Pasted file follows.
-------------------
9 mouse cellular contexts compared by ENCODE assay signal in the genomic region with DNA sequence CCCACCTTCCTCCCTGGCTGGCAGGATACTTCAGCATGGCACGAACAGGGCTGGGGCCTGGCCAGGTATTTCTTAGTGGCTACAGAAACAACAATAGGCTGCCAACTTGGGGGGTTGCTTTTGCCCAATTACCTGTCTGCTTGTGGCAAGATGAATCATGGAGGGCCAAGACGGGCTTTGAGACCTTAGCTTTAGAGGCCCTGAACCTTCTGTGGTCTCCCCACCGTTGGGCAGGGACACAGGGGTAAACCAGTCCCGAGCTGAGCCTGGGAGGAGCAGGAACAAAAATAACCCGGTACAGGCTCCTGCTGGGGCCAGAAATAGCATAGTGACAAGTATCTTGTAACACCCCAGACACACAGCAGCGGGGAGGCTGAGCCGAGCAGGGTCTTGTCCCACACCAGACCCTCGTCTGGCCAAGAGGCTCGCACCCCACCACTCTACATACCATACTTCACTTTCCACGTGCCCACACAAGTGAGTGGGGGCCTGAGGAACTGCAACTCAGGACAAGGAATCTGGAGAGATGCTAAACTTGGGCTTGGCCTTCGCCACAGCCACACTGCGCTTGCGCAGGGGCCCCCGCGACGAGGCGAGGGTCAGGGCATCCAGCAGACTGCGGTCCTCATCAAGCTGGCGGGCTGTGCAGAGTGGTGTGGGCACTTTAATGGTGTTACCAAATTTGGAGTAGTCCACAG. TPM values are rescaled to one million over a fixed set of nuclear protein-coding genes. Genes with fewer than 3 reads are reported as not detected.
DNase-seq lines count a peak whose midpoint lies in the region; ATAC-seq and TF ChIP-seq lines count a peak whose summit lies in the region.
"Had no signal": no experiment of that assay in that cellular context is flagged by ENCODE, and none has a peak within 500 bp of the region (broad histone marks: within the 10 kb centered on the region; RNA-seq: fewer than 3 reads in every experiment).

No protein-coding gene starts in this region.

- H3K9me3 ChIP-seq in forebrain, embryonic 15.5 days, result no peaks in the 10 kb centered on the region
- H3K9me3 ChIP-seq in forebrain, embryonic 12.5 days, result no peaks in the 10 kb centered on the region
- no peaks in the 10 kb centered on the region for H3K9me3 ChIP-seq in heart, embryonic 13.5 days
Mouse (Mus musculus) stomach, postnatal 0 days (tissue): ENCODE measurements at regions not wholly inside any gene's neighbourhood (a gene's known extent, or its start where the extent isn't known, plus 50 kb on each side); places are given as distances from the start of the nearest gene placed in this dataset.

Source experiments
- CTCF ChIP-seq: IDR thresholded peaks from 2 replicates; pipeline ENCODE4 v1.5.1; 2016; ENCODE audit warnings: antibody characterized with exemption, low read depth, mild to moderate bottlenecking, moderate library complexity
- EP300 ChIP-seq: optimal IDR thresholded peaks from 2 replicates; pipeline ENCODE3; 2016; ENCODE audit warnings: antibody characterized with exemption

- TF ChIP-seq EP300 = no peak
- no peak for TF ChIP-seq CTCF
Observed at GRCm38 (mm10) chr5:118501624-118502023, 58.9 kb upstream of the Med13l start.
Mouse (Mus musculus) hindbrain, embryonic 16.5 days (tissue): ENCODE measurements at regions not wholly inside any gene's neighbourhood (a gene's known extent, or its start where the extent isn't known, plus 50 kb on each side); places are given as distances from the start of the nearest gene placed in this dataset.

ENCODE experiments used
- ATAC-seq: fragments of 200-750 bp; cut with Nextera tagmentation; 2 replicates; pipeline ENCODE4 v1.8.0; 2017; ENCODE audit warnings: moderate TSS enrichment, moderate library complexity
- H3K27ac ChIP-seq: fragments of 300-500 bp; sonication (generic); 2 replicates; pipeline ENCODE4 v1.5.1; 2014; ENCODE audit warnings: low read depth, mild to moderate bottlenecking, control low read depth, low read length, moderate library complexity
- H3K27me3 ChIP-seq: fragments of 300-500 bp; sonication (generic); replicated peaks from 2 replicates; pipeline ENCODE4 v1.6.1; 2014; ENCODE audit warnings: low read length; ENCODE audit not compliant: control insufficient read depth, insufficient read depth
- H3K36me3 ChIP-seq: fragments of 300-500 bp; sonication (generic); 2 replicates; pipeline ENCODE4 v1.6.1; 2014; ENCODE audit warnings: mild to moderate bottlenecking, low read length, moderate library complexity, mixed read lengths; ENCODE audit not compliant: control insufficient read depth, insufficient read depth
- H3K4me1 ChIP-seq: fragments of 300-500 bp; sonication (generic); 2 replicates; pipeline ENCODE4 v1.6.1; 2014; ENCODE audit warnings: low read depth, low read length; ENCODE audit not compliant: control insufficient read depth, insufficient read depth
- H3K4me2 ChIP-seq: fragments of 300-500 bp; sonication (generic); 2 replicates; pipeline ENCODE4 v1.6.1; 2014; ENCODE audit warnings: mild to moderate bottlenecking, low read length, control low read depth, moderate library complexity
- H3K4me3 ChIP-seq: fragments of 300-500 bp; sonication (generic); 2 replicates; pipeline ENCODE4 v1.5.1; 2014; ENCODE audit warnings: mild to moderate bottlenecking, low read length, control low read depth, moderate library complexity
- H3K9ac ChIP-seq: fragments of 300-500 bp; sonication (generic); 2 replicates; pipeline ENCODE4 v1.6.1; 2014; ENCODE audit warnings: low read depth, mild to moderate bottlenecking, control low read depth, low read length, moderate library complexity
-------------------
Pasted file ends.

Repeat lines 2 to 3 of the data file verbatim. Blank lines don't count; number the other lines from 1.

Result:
DNase-seq lines count a peak whose midpoint lies in the region; ATAC-seq and TF ChIP-seq lines count a peak whose summit lies in the region.
"Had no signal": no experiment of that assay in that cellular context is flagged by ENCODE, and none has a peak within 500 bp of the region (broad histone marks: within the 10 kb centered on the region; RNA-seq: fewer than 3 reads in every experiment).